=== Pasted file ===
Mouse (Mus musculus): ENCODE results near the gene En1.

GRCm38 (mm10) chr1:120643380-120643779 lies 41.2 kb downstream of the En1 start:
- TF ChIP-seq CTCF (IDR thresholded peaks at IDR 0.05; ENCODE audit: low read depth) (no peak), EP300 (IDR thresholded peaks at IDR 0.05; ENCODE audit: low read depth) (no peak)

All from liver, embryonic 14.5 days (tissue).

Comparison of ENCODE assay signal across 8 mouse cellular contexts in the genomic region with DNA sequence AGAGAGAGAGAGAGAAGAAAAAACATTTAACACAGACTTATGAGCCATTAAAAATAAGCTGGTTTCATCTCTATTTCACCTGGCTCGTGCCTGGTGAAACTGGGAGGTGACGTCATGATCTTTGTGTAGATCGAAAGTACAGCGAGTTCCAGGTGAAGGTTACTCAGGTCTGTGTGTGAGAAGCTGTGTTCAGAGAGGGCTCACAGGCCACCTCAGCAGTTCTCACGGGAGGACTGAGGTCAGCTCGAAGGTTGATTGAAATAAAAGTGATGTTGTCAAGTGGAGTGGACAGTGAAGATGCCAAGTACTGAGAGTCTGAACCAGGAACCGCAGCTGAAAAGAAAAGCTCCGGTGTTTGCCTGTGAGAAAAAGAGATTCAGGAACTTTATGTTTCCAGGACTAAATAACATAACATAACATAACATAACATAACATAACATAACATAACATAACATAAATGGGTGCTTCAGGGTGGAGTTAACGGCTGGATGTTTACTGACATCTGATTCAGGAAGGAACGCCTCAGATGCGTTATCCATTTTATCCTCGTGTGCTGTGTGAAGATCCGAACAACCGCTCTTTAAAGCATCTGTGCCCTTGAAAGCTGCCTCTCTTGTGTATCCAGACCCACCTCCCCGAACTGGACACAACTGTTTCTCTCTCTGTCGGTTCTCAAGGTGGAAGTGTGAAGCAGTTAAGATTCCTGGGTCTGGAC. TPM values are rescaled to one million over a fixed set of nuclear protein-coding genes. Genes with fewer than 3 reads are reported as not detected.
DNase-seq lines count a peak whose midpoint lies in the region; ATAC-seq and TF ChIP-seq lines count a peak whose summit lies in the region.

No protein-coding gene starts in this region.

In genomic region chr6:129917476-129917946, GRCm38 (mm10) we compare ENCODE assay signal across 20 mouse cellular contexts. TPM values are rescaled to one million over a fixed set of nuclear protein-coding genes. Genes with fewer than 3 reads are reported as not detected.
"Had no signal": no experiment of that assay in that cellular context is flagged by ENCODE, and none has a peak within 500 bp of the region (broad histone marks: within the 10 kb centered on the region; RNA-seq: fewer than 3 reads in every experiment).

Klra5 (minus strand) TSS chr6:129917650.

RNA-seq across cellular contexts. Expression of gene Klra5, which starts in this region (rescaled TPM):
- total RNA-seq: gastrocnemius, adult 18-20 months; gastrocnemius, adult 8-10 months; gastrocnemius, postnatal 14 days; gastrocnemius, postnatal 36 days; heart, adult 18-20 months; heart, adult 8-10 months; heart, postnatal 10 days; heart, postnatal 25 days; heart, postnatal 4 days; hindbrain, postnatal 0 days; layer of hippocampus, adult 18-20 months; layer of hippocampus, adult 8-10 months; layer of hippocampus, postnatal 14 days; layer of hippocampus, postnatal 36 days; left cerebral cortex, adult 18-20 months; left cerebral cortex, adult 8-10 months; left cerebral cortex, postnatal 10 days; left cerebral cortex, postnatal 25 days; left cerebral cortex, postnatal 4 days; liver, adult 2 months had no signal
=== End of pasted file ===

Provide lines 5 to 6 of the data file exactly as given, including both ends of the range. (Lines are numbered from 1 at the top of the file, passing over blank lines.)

Comparison of ENCODE assay signal across 8 mouse cellular contexts in the genomic region with DNA sequence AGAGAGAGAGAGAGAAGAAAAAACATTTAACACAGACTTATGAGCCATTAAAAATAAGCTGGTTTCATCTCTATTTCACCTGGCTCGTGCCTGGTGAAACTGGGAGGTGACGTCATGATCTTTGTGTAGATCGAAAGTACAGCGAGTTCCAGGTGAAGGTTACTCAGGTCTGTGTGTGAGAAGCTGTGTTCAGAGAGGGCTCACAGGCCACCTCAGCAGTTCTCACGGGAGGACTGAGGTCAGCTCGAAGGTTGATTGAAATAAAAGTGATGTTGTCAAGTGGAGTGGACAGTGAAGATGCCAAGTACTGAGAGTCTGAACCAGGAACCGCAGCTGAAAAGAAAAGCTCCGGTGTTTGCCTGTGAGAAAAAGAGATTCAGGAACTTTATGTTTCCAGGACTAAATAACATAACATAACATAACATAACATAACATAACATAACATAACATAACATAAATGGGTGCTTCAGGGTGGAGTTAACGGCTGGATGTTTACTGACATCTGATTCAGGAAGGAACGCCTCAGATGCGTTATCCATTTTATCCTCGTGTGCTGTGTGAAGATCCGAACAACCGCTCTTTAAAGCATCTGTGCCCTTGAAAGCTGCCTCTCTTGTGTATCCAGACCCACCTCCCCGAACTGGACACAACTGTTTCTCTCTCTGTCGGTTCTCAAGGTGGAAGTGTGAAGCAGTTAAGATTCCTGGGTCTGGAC. TPM values are rescaled to one million over a fixed set of nuclear protein-coding genes. Genes with fewer than 3 reads are reported as not detected.
DNase-seq lines count a peak whose midpoint lies in the region; ATAC-seq and TF ChIP-seq lines count a peak whose summit lies in the region.